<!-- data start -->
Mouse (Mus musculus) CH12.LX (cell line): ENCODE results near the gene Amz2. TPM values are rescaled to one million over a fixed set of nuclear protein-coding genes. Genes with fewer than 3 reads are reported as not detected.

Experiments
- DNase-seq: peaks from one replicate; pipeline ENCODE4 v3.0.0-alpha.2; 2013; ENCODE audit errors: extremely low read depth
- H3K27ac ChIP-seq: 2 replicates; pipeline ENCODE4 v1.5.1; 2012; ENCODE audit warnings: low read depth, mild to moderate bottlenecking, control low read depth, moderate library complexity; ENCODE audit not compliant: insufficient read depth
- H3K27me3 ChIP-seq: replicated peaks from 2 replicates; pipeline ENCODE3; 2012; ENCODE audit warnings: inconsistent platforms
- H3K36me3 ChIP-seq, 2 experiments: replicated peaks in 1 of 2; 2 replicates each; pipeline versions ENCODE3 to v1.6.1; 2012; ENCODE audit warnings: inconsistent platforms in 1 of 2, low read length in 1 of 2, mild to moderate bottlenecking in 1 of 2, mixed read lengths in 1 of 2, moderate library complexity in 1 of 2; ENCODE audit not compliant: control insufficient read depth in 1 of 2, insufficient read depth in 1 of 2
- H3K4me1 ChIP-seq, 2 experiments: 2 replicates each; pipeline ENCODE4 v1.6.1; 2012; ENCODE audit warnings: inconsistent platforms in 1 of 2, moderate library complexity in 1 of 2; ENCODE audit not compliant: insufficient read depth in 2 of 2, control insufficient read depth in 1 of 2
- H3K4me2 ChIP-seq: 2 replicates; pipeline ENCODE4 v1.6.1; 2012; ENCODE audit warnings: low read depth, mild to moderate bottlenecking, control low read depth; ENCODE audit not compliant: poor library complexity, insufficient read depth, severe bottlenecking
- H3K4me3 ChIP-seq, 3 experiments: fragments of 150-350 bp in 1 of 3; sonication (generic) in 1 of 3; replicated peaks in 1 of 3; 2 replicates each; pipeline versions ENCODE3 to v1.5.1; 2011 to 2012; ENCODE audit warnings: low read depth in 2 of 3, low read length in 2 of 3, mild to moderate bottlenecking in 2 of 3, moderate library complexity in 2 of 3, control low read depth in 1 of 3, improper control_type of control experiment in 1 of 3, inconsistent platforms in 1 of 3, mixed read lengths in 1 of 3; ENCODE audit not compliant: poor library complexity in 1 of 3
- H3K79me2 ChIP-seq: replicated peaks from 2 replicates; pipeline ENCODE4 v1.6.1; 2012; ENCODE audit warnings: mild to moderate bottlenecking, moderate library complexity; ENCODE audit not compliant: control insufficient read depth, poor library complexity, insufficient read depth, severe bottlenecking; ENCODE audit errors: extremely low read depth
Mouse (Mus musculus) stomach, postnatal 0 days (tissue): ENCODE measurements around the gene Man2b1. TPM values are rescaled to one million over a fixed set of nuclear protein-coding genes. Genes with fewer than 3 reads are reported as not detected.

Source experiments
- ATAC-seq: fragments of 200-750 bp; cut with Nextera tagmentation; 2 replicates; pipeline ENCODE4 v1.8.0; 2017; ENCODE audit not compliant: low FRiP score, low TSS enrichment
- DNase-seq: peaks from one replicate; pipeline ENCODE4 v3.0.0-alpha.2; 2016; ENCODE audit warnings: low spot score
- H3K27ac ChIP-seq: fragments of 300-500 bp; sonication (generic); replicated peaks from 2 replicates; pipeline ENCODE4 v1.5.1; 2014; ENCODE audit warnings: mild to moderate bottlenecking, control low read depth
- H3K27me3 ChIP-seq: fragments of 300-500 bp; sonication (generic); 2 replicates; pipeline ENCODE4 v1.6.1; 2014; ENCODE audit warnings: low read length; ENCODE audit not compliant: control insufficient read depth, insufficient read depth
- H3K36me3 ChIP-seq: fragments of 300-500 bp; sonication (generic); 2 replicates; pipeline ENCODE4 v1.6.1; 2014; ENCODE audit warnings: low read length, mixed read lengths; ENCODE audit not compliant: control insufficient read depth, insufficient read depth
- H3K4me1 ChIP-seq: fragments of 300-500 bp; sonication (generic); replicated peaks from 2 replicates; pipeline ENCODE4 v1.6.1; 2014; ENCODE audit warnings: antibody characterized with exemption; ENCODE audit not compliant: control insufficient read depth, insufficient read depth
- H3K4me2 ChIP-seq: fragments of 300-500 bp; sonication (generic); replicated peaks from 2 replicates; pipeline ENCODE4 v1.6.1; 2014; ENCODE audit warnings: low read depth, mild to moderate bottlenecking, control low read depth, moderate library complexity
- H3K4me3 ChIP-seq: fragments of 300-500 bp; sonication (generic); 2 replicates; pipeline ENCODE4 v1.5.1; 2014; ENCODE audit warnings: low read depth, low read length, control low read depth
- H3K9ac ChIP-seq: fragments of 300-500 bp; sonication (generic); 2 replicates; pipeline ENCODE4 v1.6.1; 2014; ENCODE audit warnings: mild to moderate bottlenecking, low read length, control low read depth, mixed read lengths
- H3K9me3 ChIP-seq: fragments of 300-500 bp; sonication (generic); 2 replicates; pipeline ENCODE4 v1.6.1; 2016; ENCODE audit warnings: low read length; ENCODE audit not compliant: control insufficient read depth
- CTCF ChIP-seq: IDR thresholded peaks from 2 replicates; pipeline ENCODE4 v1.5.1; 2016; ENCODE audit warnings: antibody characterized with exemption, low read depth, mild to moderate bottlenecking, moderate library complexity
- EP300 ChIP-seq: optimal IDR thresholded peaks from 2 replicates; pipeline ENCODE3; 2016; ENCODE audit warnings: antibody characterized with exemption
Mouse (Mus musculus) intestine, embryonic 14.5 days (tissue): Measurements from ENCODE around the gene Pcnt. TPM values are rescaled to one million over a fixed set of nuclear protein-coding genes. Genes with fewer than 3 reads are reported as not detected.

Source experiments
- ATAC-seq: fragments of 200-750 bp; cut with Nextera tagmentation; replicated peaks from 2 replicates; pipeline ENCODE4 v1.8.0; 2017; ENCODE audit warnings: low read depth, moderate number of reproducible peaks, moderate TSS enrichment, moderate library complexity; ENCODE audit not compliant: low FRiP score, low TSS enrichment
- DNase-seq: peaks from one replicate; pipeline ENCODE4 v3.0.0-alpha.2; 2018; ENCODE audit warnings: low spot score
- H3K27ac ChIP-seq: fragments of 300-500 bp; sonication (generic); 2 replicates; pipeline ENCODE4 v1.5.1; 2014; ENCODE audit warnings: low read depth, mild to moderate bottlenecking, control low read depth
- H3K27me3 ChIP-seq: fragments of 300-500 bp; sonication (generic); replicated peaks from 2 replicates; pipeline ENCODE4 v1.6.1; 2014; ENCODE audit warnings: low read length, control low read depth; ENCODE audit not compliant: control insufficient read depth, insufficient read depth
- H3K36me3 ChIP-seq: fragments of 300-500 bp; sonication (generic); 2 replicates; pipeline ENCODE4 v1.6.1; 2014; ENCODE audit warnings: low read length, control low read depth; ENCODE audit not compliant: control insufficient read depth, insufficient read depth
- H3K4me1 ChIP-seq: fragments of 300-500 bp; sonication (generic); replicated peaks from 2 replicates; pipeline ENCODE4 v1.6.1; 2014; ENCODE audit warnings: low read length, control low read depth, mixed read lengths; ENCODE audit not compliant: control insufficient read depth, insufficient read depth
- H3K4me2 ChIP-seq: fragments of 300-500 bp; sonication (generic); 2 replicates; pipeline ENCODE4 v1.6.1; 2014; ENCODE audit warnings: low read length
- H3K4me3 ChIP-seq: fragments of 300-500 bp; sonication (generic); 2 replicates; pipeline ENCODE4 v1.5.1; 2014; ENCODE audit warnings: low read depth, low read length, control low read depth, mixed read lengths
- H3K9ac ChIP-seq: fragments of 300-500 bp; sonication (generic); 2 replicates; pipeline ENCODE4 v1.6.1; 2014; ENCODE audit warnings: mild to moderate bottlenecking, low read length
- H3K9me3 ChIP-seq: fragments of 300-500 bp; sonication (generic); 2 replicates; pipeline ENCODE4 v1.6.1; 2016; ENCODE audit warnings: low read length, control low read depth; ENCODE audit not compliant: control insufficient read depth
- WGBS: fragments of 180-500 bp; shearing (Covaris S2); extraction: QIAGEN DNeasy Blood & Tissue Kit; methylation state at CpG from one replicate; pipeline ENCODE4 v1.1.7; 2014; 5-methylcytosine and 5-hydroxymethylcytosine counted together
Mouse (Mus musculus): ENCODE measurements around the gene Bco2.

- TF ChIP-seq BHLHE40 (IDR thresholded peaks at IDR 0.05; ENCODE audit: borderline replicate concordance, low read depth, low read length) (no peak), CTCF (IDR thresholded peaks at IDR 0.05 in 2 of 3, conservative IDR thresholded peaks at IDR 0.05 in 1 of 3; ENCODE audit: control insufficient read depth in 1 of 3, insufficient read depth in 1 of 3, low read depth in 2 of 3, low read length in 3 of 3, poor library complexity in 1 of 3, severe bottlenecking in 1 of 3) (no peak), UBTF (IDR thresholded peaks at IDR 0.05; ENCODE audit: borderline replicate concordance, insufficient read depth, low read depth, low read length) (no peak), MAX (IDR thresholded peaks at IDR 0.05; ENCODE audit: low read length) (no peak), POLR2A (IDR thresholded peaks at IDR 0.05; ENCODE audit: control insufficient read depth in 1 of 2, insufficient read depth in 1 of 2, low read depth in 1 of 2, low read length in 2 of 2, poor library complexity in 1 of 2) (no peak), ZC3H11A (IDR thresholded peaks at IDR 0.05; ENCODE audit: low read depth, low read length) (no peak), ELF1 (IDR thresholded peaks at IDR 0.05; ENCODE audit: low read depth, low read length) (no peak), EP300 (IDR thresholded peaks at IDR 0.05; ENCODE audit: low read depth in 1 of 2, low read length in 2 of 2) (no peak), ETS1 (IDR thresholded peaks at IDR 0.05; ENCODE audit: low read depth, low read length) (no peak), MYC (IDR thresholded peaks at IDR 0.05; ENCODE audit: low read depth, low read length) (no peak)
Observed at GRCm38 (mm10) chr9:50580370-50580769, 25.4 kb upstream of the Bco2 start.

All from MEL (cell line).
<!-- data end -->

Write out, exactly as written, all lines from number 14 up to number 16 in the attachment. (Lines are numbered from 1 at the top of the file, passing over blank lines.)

- DNase-seq: peaks from one replicate; pipeline ENCODE4 v3.0.0-alpha.2; 2016; ENCODE audit warnings: low spot score
- H3K27ac ChIP-seq: fragments of 300-500 bp; sonication (generic); replicated peaks from 2 replicates; pipeline ENCODE4 v1.5.1; 2014; ENCODE audit warnings: mild to moderate bottlenecking, control low read depth
- H3K27me3 ChIP-seq: fragments of 300-500 bp; sonication (generic); 2 replicates; pipeline ENCODE4 v1.6.1; 2014; ENCODE audit warnings: low read length; ENCODE audit not compliant: control insufficient read depth, insufficient read depth